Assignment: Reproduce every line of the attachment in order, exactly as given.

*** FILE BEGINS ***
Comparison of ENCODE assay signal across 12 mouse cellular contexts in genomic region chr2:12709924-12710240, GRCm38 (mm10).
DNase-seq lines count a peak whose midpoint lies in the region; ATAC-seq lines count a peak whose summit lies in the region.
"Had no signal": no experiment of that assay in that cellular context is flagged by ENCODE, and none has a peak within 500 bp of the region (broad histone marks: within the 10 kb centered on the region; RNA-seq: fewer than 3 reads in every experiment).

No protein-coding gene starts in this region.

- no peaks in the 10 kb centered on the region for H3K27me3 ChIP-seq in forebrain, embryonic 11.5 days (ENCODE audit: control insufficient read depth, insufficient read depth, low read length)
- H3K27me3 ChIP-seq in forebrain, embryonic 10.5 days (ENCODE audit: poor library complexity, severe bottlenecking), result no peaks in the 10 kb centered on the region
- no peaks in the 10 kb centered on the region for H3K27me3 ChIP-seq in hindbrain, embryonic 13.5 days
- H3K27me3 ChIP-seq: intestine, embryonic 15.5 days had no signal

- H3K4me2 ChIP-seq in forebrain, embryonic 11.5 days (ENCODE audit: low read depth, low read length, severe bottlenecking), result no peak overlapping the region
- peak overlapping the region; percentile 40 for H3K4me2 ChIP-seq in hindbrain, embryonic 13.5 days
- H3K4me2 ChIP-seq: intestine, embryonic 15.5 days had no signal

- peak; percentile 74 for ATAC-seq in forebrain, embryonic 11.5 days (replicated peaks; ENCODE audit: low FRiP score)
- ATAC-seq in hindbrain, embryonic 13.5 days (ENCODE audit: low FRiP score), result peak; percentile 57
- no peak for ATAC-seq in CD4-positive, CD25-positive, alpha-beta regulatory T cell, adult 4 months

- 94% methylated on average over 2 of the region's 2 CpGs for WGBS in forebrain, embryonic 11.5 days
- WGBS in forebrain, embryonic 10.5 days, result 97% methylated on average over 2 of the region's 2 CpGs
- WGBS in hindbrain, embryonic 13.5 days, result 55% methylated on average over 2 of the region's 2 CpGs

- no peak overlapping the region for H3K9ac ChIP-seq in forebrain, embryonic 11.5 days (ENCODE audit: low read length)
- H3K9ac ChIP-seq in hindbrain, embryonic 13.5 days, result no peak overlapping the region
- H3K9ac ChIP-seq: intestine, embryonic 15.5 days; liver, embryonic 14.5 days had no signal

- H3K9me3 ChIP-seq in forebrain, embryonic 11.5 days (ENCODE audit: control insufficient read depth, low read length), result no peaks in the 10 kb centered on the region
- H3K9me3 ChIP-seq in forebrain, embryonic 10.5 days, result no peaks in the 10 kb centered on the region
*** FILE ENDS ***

Comparison of ENCODE assay signal across 12 mouse cellular contexts in genomic region chr2:12709924-12710240, GRCm38 (mm10).
DNase-seq lines count a peak whose midpoint lies in the region; ATAC-seq lines count a peak whose summit lies in the region.
"Had no signal": no experiment of that assay in that cellular context is flagged by ENCODE, and none has a peak within 500 bp of the region (broad histone marks: within the 10 kb centered on the region; RNA-seq: fewer than 3 reads in every experiment).

No protein-coding gene starts in this region.

- no peaks in the 10 kb centered on the region for H3K27me3 ChIP-seq in forebrain, embryonic 11.5 days (ENCODE audit: control insufficient read depth, insufficient read depth, low read length)
- H3K27me3 ChIP-seq in forebrain, embryonic 10.5 days (ENCODE audit: poor library complexity, severe bottlenecking), result no peaks in the 10 kb centered on the region
- no peaks in the 10 kb centered on the region for H3K27me3 ChIP-seq in hindbrain, embryonic 13.5 days
- H3K27me3 ChIP-seq: intestine, embryonic 15.5 days had no signal

- H3K4me2 ChIP-seq in forebrain, embryonic 11.5 days (ENCODE audit: low read depth, low read length, severe bottlenecking), result no peak overlapping the region
- peak overlapping the region; percentile 40 for H3K4me2 ChIP-seq in hindbrain, embryonic 13.5 days
- H3K4me2 ChIP-seq: intestine, embryonic 15.5 days had no signal

- peak; percentile 74 for ATAC-seq in forebrain, embryonic 11.5 days (replicated peaks; ENCODE audit: low FRiP score)
- ATAC-seq in hindbrain, embryonic 13.5 days (ENCODE audit: low FRiP score), result peak; percentile 57
- no peak for ATAC-seq in CD4-positive, CD25-positive, alpha-beta regulatory T cell, adult 4 months

- 94% methylated on average over 2 of the region's 2 CpGs for WGBS in forebrain, embryonic 11.5 days
- WGBS in forebrain, embryonic 10.5 days, result 97% methylated on average over 2 of the region's 2 CpGs
- WGBS in hindbrain, embryonic 13.5 days, result 55% methylated on average over 2 of the region's 2 CpGs

- no peak overlapping the region for H3K9ac ChIP-seq in forebrain, embryonic 11.5 days (ENCODE audit: low read length)
- H3K9ac ChIP-seq in hindbrain, embryonic 13.5 days, result no peak overlapping the region
- H3K9ac ChIP-seq: intestine, embryonic 15.5 days; liver, embryonic 14.5 days had no signal

- H3K9me3 ChIP-seq in forebrain, embryonic 11.5 days (ENCODE audit: control insufficient read depth, low read length), result no peaks in the 10 kb centered on the region
- H3K9me3 ChIP-seq in forebrain, embryonic 10.5 days, result no peaks in the 10 kb centered on the region